I Needed to Chill Out, So I Tried Cryotherapy!

Do you ever have those days where you feel like the warranty on your entire body has expired?  Lately, that’s exactly how I’ve been feeling.  I’m tired, my back hurts and, whether it’s a tough workout, a long day at work, or one too many glasses of wine on a night out, recovering is slow going.  In an effort to recharge my batteries, I decided that maybe it was time to think out of the box, or at least a bit out of my comfort zone.  As it turns out, I was rewarded for my bravery!

I had heard a lot of buzz about the myriad of benefits of cryotherapy and float or “sensory deprivation” tanks, so I thought I’d look into it.  Apparently, there’s some scientific studies that show evidence that an hour in a float tank is the equivalent of several hours of deep REM sleep and can be helpful with insomnia.  Keeping in mind that I haven’t felt as if I’ve had REM sleep in over a decade, I was intrigued.  Other studies indicate float therapy can be helpful with anxiety, stress, and pain relief.  While my interest was piqued, I was not altogether comfortable with trying to get comfortable.  I’m not the adventurous type by nature and the thought of floating in a closed, dark space and subjecting myself to temperatures of minus 200 degrees Fahrenheit, had me a trifle nervous.  However, I decided to literally take the plunge!

My first goal was to find a reputable and experienced spa that offered these types of services.  After some research into several establishments in my area, I met with Valerie Vest, owner of InBody in Arlington, Massachusetts.  When I learned more about the float therapy, which involves laying there for an hour, I wondered how I’d manage because I get antsy just waiting for my nail polish to dry and thinking of all the other things I could (and should) be doing.  That very thought is what sealed the deal for me, as it became crystal clear that I needed to find a way to relax.  I had a million questions for Valerie:  What do I wear?  What does the tank look like?  Can I drown?  Do I have to close the door?  Considering that I once got stuck in a mall elevator and ever since always opt to take the stairs and I also went out of my way to get an open MRI test out of fear of being in closed “tube”, I was nervous that I would be getting into a claustrophobic situation in a float tank.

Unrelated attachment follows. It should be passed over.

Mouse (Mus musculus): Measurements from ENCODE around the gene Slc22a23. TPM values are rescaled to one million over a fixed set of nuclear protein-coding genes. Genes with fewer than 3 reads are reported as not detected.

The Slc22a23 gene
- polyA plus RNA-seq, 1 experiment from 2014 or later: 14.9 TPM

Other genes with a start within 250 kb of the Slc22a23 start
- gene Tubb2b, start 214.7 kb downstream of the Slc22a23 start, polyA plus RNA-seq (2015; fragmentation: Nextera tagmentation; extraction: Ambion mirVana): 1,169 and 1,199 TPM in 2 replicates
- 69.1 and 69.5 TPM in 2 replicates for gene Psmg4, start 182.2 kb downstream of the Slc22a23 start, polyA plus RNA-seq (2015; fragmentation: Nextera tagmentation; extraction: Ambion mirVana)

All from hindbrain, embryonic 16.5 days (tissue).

I was pleasantly surprised by the size of the float tank.  I’m not exactly sure what I pictured, but InBody’s float tank was much larger than I had envisioned and with a higher ceiling.  I had seen photos of some tanks that were more closed in and pod-like.  This was more like stepping into a large, enclosed hot tub.  The science behind float therapy is called Restrictive Environmental Stimulation Technique, or R.E.S.T. for short I was instructed to take a shower with some special soap to remove oils in my hair and on my skin, and I was told not to wear anything in the tank, much like you would if you were soaking in a tub.   There were three buttons inside the tank: one for the lights, one for music, and one to reach the front desk if I needed anything.  The door opened from the inside, so I could exit at any time.

There were a few caveats before floating. There was the standard requirement to discuss any concerns you might have with your physician before beginning this or any other wellness or exercise program, particularly if you suffer from vertigo, tinnitus, various skin disorders, or a few other medical issues.  Float therapy was also not conducive if you’ve had a recent spray tan or have colored your hair within a few days of floating (hair extensions or recently Keratin treated hair were also not recommended).  I was also advised not to shave just prior to floating and to avoid getting the water in my eyes, as due to the very high salt concentration of the water, it would sting.  For the first half of my inaugural float, I opted for the soothing, colored, low lighting option along with soft, new-age music.  I had to wear earplugs to avoid water getting in my ears, which made the music even fainter.  Both the water and the air temperature in the tank was warm and comfortable.

Valerie explained that the tank is filled with ten inches of water containing dissolved Epsom salt, creating the zero-gravity environment.  While it’s possible to drown in any body of water, the float tanks have such a high concentration of salt it is almost impossible to sink and it would require a deliberate effort to move to a position on your side or face down.  She also informed me that most people have a little trouble trusting that they would float and felt they had to hold their neck up a bit.  She proved correct, as it took me a few minutes to realize that there was no need to do so.  Much to my surprise, I didn’t have to coach myself to calm down and relax.  It was incredibly soothing.  I just drifted off to a far away place.  My mind was calm and my body felt weightless.  The experience of floating and not feeling pain in my back or neck was very welcome.  To my astonishment, I was not rattling off my daily to-do list in my head as I floated.